Sunday, October 18, 2020

Collision During Landing / Takeoff: BRM Aero Bristell S-LSA, N438BL; accident occurred October 18, 2020 at Carlisle Airport (N94), Cumberland County, Pennsylvania

Aviation Accident Final Report - National Transportation Safety Board

The National Transportation Safety Board did not travel to the scene of this accident.

Additional Participating Entity: 
Federal Aviation Administration / Flight Standards District Office; New Cumberland, Pennsylvania

Investigation Docket - National Transportation Safety Board:

Location: Carlisle, Pennsylvania 
Accident Number: ERA21LA025
Date & Time: October 18, 2020, 14:00 Local 
Registration: N438BL
Aircraft: Aero Bristell Bristell LSA 
Aircraft Damage: Substantial
Defining Event: Collision during takeoff/land 
Injuries: 2 Minor
Flight Conducted Under: Part 91: General aviation - Personal


The pilot was approaching the airport for landing, and while on short final approach he noticed that the airplane was too high and that there were variable and gusty crosswinds. The pilot decided to conduct a go-around. The pilot added power and pressed the control stick forward to prevent the airplane from pitching up as it gained airspeed. The pilot’s next recollection was seeing tree branches and the airplane descending in a nose down attitude into the woods. The airplane sustained substantial damage to the fuselage and wings. The pilot reported that there were no preimpact mechanical malfunctions or failures of the airplane that would have precluded normal operation.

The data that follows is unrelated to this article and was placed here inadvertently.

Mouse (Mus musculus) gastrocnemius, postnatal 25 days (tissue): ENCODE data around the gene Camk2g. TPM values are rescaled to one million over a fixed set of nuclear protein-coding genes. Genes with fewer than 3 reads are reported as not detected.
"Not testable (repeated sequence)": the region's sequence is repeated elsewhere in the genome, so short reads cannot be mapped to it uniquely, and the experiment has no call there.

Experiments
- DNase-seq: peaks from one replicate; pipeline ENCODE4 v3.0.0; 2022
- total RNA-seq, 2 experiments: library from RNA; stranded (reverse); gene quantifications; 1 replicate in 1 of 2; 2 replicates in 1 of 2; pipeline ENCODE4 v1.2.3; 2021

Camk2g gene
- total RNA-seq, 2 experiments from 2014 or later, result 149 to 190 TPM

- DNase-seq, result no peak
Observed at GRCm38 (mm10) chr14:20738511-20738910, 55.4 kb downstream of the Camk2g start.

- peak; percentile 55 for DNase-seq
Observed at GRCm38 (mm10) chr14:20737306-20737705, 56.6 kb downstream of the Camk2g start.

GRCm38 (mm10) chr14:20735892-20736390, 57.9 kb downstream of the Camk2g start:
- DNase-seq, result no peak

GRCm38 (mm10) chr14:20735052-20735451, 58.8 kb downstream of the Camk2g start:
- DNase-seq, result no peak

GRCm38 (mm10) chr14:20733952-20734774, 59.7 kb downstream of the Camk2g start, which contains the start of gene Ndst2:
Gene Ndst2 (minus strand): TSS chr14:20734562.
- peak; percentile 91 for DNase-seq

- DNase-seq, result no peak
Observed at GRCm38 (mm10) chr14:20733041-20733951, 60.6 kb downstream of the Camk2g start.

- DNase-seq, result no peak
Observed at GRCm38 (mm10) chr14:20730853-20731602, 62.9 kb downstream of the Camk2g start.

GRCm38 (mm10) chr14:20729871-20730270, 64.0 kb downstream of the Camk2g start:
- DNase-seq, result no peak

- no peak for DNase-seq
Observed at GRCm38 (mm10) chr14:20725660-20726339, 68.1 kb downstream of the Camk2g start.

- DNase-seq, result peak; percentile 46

Probable Cause and Findings

The National Transportation Safety Board determines the probable cause(s) of this accident to be:
The pilot’s failure to maintain adequate clearance from trees during an attempted go-around in gusty crosswinds.


Aircraft Altitude - Not attained/maintained
Personnel issues Identification/recognition - Pilot
Environmental issues Gusts - Effect on operation
Environmental issues Crosswind - Effect on operation

Factual Information

History of Flight

Approach-VFR go-around Collision during takeoff/land (Defining event)

Pilot Information

Certificate: Private 
Age: 62, Male
Airplane Rating(s): Single-engine land
Seat Occupied: Left
Other Aircraft Rating(s): None
Restraint Used: 4-point
Instrument Rating(s): None
Second Pilot Present:
Instructor Rating(s): None
Toxicology Performed:
Medical Certification: Class 3 With waivers/limitations 
Last FAA Medical Exam: April 24, 2020
Occupational Pilot: No 
Last Flight Review or Equivalent: June 9, 2020